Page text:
Think about all the different kinds of space you take up in this world. Your physical body and your possessions take up space, both at home and at work. Your words and actions also take up space, filling the air around you with your opinions, thoughts, dreams, and connections. You take up space through your relationships, the groups you belong to, the classes you take, the ways you interact with others online, and even how you shop. You can’t help it. The very reality of your existence means that you take up mental, emotional, physical, and energetic volume.
Unfortunately, the way many women are socialized means that we are encouraged throughout our lives to take up less space. Despite the stereotype of the talkative female, most women are discouraged from speaking up and interrupted more by men (even on the Supreme Court, female justices are interrupted more). Women are still marginalized in many careers and less likely to be identified by their credentials (a friend of mine has a boss who refuses to call her Dr. despite repeated requests to do so). They are criticized for speaking out or advocating for their own best interests. They are discouraged from holding office and being CEOs. Many religions still suggest (or demand) that women not be heads of households or hold positions of leadership. I’ve also written quite a few times about how the medical system resists validating women and their illnesses as professionals refuse to believe their patients’ reports of pain and dysfunction (click here for more).
The discussion of all this squeezing into smaller spaces can (and have) filled volumes. Today I want to talk about two specific ways in which this affects the women I work with. First, in our inability to trust ourselves, and second our inability to find the support we need to heal.
I believe that everyone has deep internal wisdom that informs how we should live and how we can heal. For centuries, however, women have been taught to ignore their intuition and view themselves as inherently broken. We’ve been fed a steady stream of messages, “About the sinfulness of our bodies, the untrustworthiness of our desires, the shallowness of our minds, and the craziness of our feelings.” (Elizabeth Lesser, Cassandra Speaks, pg. 221) There is some allowance for “mother’s intuition” in popular culture, but other forms of personal knowing have been thoroughly and systematically discouraged. In fact, despite concerted efforts from several generations of feminist activists, there are still many subtle ways in which women are denied their own knowledge and expertise. One example is “mansplaining,” a term popularized in 2008 by Rebecca Solnit to explain the phenomenon of men trying to instruct her on topics she was (and is) an expert in (and had published books about). Women picked up on it to describe one of the many ways in which men assert their own space and marginalize women’s ability to independently know anything.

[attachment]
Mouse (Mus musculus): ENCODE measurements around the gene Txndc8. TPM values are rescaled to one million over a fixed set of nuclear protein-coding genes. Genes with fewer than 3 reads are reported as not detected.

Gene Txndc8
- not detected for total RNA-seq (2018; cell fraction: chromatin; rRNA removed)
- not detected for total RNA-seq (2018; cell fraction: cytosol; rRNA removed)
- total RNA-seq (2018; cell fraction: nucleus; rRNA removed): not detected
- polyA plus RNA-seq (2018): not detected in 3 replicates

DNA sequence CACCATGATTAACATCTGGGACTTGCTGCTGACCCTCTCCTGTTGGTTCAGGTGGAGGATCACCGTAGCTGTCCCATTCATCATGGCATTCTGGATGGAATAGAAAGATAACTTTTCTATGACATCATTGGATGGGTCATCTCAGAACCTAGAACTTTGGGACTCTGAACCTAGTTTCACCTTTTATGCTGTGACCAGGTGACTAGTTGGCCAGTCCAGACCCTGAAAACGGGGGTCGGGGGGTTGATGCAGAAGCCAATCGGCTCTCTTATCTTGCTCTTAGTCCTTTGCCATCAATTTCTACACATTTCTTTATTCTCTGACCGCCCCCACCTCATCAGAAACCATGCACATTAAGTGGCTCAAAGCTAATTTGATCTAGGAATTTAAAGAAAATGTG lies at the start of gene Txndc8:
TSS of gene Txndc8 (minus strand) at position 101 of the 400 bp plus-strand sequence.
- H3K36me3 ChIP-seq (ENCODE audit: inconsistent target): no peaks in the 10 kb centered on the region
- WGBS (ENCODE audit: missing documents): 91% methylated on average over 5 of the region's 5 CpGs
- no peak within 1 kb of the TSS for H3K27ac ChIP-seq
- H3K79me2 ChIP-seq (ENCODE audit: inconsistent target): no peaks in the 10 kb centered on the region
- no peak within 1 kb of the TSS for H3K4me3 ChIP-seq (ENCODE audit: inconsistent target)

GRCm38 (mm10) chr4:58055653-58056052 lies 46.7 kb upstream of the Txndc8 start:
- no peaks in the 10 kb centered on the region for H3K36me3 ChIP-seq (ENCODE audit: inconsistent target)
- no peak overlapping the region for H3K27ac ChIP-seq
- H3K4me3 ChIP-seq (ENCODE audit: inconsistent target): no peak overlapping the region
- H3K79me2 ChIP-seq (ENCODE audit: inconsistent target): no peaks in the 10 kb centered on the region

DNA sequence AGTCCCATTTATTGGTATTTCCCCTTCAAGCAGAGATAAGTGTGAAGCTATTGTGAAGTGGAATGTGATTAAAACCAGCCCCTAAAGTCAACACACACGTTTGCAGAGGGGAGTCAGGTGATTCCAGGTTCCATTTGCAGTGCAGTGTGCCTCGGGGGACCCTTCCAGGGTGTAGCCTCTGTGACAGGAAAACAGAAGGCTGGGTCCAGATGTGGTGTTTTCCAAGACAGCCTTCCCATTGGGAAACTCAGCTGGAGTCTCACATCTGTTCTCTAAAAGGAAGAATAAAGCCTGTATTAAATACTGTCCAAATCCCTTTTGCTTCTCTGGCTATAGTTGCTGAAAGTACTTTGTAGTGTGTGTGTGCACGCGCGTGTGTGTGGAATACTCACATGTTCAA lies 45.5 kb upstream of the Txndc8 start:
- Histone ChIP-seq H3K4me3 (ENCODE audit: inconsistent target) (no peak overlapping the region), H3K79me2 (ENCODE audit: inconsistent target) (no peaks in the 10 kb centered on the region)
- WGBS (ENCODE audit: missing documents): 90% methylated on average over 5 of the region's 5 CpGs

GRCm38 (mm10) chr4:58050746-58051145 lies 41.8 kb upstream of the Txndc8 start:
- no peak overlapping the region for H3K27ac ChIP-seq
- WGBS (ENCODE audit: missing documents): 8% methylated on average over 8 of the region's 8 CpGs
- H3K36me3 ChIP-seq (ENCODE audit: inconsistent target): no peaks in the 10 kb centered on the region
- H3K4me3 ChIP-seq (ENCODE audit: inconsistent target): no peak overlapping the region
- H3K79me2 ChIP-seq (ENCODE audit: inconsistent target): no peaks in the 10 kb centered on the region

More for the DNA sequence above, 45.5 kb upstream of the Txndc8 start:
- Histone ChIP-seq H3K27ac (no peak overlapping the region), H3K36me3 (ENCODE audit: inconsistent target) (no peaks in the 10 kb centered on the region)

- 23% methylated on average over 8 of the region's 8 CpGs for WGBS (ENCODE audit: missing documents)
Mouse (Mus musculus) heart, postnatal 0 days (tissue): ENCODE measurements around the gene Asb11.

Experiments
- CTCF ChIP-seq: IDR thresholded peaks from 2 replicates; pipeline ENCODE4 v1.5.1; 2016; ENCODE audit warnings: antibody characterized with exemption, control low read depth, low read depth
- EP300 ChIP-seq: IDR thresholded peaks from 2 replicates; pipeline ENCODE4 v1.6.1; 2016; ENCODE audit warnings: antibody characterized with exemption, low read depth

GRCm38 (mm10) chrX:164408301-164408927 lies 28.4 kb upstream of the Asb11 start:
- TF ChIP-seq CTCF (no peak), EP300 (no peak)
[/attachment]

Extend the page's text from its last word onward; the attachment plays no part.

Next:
I’ll pause here for one moment and clarify that when I say “men” and “women” in this post I am certainly overgeneralizing. It would be more accurate to say that I am criticizing toxic masculinity and cowed femininity. There are healthy ways to be male and female in the world, and we will talk about some of those in future posts. For now, however, I’m simply attempting to point out some of the stereotypical gender imbalances that keep many women from trusting themselves and healing.
Back to the subtle ways in which women are taught to distrust themselves. Even in areas where women are clearly experts, they are often looked down upon by men and (sometimes) other women. I have a friend who is a surgeon who can tell you shocking stories of ways in which she is subtly denigrated by male colleagues. It’s maddening when you see it happening and exhausting to try and fight it. Women who speak up are often declared “aggressive” or “bitchy.” These not-so-subtle terms are meant to undermine their self-knowing even more as the woman being castigated then questions her own motivations and relational skills. Even more dangerous, though, is when the tactics used to make women distrust themselves actually work. Then you end up with women who second-guess themselves, question their own judgment, and deny their own needs.
Abby Norman writes in her book Ask Me About My Uterus (pg. 19), “Even outside of the doctor’s office and in social settings, women face a constant barrage of doubt that undermines their faith in their own internal experiences. They begin to question their reality.” It’s hard to insist that you need help when you aren’t even confident that you do.
It’s even harder when you aren’t sure you deserve it. I grew up in a fairly conservative Christian culture. There are many good things I learned, but how to trust my own intuition was not one of them. There are many ways in which current Christian culture undermines women’s abilities to trust their own judgment, speak up when something feels wrong (especially about gender issues), and not take the blame for everything. If you know anything about the story of Eve, you’ll know that one of the first teachings of the Christian Bible is about how women are poor judges of character, greedy, deceptive, and manipulating. If growing up with that story doesn’t make you distrust yourself, nothing will.
One of the best books I’ve read in the past few years is Pure: Inside the Evangelical Movement that Shamed a Generation of Women and How I Broke Free by Linda Kay Klein. The author interviewed hundreds of women who grew up in conservative churches and compiled their stories into her book. She talks about women who grew up hating their bodies and distrusting their sexuality. Women who were abused and gaslighted. Women who, even years later, were dealing with serious physical ailments they couldn’t get help for because they had trouble finding anyone who believed the stories of their pain. As I read it, I saw the stories of millions of women across all religions, races, and classes who have been made to fit into tiny boxes by systems (religious and otherwise) meant to keep them under control. The result is a physical illness, pain, and suffering that doesn’t seem to have a cure.